01 SES 11 B, Lessons for Leaders of Professional Learning in Further Education
Learning and Development are considered to be an integral and central part of school - however, this does not only refer to students’ and teachers’ (professional) growth, the qualification of school principals is also coming to the fore in view of social transformation processes and the resulting (new) demands on schools. Apart from activities in the field of teaching, pedagogical work, management and leadership actions, school principals also have a central role in the context of school development (Prasse, 2012; Brauckmann, 2014; Klein & Tulowitzki, 2020). Although the relevance of further training of school principals is clearly evident, their general qualification and further training in Germany resembles a "patchwork quilt" (Klein & Tulowitzki, 2020, p. 265). Several problems become apparent in this regard: On the one hand, the provision of continuing education takes place in a variety of forms and by different organizations (including those outside of schools); on the other hand, these continuing education offerings are usually not linked to one another or empirically verified with regard to their impact (ibid.). And even though there have been many theoretical and empirical attempts to specify, at what time, where and how professional learning opportunities are most beneficial for the attendees (e. g. Lipowsky & Rzejak, 2017), the persons who carry out these trainings seem to be a blind spot so far. Since this group of people can include all persons who are actively involved in the professional development and professionalization of teachers or school principals (European Commission, 2013), one of the difficulties lies in the heterogeneity of further education trainers in the school context (Lünenberg, 2010), who can differ immensely in terms of their education, professional background, and professional attitudes. This raises questions about the influence of the personal and professional characteristics of further education trainers on the impact of trainings, since the influence of the attributes of the training program as well as of the participants have already been demonstrated (Huber, 2011). Since this group of people has received little empirical attention so far, this paper would like to address this exact issue and explore what expectations school principals themselves have of their further educators.
Therefore, the aim of this article is to provide a glimpse into the requirements of further education trainers from the perspective of school principals and to elaborate on their characteristics and attributes. The focus is on empirical interview data with school principals, which show what demands are placed on this group of people. As such, our guiding research question is relatively straight-forward: What are the requirements of school principals for further education trainers in the school context in terms of their characteristics, professional background and attitudes?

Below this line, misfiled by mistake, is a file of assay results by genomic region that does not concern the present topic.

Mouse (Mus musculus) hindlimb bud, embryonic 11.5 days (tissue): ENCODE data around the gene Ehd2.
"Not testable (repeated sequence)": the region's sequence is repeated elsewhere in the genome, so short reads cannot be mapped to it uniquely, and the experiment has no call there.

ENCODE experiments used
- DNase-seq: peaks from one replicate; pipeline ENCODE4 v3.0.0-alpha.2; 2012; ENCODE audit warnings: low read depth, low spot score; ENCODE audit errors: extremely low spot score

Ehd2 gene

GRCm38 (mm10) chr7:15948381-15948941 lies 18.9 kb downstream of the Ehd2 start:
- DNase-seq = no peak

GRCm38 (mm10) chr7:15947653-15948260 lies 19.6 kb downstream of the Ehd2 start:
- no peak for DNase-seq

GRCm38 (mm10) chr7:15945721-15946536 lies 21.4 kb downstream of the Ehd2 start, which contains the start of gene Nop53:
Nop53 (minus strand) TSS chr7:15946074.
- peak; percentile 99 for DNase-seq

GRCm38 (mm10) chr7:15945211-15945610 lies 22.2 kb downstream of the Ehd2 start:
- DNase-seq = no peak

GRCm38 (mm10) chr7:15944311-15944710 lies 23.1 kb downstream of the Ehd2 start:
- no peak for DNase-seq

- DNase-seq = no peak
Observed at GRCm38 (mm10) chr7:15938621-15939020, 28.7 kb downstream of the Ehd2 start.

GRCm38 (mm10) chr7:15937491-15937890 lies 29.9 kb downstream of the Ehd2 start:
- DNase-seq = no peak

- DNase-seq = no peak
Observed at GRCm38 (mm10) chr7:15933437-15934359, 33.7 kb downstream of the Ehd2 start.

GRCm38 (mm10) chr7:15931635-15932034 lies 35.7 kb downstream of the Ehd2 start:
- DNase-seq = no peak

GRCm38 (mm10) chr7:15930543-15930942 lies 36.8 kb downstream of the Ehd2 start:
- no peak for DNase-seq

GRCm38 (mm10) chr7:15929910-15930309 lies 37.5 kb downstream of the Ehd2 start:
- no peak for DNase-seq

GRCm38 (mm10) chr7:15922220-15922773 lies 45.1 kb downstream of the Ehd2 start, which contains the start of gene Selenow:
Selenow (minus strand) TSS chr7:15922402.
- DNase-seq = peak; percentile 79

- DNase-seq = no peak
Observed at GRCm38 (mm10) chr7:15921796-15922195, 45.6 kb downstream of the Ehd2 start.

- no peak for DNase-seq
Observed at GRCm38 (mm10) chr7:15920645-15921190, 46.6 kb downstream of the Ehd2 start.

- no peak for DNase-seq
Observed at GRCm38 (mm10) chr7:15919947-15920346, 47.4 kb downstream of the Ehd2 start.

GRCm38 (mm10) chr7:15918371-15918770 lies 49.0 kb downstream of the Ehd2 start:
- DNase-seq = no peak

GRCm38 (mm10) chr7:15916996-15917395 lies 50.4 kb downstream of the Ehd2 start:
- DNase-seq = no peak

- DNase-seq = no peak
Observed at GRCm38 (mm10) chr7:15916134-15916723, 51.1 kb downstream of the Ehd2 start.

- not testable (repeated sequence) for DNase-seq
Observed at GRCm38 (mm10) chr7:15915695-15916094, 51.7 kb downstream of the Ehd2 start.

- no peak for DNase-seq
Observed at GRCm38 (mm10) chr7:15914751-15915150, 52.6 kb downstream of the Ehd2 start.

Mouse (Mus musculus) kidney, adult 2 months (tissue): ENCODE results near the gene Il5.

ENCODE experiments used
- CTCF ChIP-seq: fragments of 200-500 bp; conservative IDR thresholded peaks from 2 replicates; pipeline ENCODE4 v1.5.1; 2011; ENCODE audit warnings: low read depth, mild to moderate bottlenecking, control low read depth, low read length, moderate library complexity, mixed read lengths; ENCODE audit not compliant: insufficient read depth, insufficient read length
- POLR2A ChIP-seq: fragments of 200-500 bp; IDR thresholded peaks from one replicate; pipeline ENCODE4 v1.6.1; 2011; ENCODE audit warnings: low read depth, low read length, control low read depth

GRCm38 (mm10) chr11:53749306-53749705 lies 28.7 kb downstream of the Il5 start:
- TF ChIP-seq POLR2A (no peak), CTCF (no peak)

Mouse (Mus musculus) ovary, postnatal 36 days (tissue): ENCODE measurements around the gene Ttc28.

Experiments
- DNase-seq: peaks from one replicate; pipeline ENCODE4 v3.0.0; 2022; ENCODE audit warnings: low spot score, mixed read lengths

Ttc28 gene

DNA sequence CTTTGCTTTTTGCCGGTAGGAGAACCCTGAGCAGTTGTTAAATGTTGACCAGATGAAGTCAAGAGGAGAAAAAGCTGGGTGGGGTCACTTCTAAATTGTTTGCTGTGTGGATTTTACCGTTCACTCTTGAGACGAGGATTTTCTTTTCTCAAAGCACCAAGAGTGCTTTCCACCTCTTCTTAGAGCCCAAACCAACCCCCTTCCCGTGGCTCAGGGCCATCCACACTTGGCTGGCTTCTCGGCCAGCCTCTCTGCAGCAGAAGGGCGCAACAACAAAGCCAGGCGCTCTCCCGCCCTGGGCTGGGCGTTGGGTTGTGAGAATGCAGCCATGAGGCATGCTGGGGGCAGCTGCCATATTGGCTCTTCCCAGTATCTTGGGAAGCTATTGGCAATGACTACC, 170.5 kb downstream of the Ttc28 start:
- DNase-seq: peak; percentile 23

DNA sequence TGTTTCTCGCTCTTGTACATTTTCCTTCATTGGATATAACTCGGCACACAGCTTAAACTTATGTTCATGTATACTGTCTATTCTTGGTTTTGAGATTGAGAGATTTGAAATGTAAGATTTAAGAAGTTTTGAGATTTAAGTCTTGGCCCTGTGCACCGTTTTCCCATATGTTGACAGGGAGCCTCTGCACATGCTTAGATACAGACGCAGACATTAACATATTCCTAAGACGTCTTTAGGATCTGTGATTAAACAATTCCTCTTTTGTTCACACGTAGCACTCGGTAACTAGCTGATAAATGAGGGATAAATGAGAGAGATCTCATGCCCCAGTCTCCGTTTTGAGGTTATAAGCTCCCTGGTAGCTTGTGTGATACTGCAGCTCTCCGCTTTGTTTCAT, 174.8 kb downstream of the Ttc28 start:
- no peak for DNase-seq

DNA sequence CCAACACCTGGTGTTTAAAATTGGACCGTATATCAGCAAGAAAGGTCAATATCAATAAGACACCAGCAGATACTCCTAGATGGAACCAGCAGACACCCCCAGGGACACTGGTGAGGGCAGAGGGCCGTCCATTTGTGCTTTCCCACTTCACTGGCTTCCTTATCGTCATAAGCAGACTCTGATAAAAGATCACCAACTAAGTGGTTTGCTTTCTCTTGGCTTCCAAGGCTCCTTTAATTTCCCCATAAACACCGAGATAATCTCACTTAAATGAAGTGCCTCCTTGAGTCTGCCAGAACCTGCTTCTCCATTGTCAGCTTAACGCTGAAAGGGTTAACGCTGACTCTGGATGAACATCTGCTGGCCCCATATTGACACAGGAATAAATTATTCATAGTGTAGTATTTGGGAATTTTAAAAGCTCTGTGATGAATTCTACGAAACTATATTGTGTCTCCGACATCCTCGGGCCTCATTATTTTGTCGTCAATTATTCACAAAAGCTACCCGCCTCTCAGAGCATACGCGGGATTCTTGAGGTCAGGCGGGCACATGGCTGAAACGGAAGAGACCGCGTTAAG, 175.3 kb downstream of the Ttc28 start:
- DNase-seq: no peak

The analyses are based on 15 expert interviews with school principals (n = 3 female) in secondary schools in Germany, that were carried out by following an interview script. 10 interviews took place in form of individual interviews in the offices of the respective school principals directly in their schools. Due to contact restrictions and associated school closures as a result of the corona pandemic in the spring of 2020, the rest of the interviews were carried out via videotelephony (n = 3) or telephone call (n = 2). The duration of the interviews varied between 25 and 60 minutes, with the average interview lasting approximately 35 minutes. Since the expert interviews were part of two different overarching research projects, one on parental counseling in schools and one on school development against the backdrop of digitalization, desired content and framework conditions of further trainings on these very topics were addressed. In addition, school principals were asked about characteristics, professional background, and professional attitudes they would like to see in-service further education trainers have. Directly after the interviews, interview notes were prepared in the sense of a postscript, in which the framework conditions and any special features of the interview were recorded. Following Bogner et al. (2014), the expert interviews were recorded in mp3 format (audio only) and subsequently transcribed using MAXQDA (version 20.2.2), which enabled a synchronous linking of audio and transcribed files. The interviews were then analyzed using qualitative content analysis (Kuckartz, 2018), based on categories, which were developed inductively and deductively.